1. Get ready to reward yourself for staying sober.

Is there one thing you’ve been wanting for yourself? Is there a special restaurant you’d love to eat at? Is there an activity you really enjoy that you can set up if you remain sober? Will your spouse or significant other agree to take over some chore you may not be a fan of for the next week to reward you?

Whatever it is, give yourself something to look forward to if you stay sober on New Year’s Eve! So often in sobriety, we can get hyper focused on NOT using, on avoiding drugs and alcohol. Give yourself something positive to focus on instead. What is the reward you’re focused on?

These are just a handful of options available to you. Do you have some methods that work for you that aren’t listed? If so, let me know in the comments below.

If you have friends or loved ones that struggle with drugs and alcohol, encourage them to take some of these steps. If you’re concerned about them, talk to them about what you’re seeing and how it makes you feel.

If you need help, support or have any questions please don’t hesitate to reach out! I look forward to hearing from you.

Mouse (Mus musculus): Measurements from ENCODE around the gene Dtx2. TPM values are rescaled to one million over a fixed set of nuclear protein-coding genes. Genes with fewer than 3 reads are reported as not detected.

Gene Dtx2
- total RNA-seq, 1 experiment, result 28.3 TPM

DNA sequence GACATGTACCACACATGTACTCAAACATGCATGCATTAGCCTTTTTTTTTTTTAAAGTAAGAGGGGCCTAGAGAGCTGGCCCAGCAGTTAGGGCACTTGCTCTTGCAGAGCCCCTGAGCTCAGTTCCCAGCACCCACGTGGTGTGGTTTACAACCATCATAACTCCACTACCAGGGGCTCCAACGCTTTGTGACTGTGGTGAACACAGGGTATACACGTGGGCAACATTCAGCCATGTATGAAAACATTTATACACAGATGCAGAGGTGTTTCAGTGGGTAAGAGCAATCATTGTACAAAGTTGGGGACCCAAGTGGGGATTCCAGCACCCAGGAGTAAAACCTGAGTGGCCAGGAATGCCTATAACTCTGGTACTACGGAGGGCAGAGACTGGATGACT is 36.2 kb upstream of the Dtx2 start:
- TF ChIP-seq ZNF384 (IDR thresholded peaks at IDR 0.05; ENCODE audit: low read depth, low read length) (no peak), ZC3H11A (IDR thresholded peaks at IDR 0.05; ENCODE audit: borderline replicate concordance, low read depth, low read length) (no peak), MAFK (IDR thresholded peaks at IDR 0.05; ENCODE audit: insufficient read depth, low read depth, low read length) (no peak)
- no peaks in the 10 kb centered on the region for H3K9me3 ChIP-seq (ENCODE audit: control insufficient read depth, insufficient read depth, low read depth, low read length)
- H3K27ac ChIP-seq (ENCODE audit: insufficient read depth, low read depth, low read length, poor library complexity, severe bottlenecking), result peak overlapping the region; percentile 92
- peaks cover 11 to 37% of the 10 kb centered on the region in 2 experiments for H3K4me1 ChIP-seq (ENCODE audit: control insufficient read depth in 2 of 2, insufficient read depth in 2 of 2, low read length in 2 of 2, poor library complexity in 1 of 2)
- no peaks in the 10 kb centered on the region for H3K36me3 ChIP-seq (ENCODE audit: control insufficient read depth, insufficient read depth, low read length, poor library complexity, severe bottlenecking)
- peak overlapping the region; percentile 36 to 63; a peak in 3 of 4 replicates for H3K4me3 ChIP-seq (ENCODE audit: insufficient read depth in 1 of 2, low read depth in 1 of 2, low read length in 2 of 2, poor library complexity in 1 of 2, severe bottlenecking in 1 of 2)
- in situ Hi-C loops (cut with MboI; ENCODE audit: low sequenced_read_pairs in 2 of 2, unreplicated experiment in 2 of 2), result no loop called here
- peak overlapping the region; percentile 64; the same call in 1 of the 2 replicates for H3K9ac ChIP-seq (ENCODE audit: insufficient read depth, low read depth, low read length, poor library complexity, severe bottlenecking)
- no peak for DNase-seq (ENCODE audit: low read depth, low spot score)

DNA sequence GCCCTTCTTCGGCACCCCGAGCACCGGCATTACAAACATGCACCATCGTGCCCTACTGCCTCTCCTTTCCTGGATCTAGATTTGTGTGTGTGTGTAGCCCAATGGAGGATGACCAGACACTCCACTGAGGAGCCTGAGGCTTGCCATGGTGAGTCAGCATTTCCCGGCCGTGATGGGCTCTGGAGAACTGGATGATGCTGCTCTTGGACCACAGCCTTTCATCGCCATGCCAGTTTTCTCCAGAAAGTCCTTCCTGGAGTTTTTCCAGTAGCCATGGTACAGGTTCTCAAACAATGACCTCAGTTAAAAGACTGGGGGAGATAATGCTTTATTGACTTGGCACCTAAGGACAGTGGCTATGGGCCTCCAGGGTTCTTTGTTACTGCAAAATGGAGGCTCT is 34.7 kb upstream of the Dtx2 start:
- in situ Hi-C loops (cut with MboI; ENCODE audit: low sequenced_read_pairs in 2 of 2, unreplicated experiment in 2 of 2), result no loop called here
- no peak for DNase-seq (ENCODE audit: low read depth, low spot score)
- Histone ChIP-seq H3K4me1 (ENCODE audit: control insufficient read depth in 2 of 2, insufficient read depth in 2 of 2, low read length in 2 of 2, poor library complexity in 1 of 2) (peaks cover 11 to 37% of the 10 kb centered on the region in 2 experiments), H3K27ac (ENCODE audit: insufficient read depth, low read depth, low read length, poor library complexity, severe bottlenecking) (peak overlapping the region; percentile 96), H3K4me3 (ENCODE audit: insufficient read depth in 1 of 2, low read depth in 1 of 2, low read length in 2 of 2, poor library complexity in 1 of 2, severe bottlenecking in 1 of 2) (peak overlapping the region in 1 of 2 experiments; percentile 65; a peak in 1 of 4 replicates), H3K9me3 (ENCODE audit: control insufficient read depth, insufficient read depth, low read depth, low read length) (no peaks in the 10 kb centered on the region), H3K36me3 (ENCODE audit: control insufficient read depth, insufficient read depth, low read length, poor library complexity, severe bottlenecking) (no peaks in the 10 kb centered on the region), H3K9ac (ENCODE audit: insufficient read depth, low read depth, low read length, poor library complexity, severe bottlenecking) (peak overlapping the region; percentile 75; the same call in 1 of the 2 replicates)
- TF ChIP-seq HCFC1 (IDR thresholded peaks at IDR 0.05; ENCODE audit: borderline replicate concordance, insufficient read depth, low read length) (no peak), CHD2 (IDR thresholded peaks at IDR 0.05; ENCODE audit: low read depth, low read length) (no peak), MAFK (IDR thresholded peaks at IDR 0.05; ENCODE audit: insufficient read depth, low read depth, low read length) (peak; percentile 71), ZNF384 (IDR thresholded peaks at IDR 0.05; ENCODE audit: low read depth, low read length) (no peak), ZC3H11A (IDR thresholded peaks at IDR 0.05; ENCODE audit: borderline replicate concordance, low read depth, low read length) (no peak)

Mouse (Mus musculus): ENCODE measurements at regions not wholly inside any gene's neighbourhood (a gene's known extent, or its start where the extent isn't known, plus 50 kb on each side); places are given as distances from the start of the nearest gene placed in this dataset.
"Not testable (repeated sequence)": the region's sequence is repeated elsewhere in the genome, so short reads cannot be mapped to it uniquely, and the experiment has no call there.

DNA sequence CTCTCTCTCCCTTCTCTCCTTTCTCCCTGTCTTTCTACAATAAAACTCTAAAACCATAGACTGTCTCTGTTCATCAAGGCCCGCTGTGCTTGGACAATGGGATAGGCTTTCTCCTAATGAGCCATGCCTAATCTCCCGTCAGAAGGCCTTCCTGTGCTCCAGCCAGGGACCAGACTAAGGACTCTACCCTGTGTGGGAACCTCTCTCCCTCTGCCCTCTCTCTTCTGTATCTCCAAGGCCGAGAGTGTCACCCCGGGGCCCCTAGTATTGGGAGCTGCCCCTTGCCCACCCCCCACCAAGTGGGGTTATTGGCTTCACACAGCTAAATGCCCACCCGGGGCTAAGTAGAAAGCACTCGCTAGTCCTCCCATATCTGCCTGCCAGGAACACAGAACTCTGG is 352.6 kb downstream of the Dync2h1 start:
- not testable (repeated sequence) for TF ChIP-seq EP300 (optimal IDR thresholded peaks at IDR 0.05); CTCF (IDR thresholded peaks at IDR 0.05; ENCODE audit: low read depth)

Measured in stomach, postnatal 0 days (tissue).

Email: cclark@satoriwaters.com                 Cell: 720.683.2639

Do I say something? (But it’s the holidays…)

It’s that time of year again! A time for holiday gatherings with family, friends and coworkers. This holiday signals the beginning of a new year and sometimes new beginnings.

For many though it can be an incredibly difficult time of year.

Social and emotional stressors can trigger a desire to escape or self medicate, even subconsciously. Patterns of self-medicating pain then become destructive and lead to larger issues of addiction. Particularly during the holidays, addictive behaviors increase, and it’s important to recognize when someone may require treatment.

In his essay on addiction, actor Russell Brand wrote, “Drugs and alcohol are not my problem – reality is my problem. Drugs and alcohol are my solution.”

Why Treatment?

There are several important reasons why people with substance use issues need treatment. We’ll cover only a few here.

First, we know without treatment the problem will only worsen. No one chooses to become an addict and risk everything, but addicts eventually lose relationships, jobs, coping skills, legal rights and control in general.

Substance Use Disorder (as addiction is clinically known) is a process. Over time, the person finds that tolerance increases and their use becomes unmanageable. If caught and treated early, recovery can be a smoother process.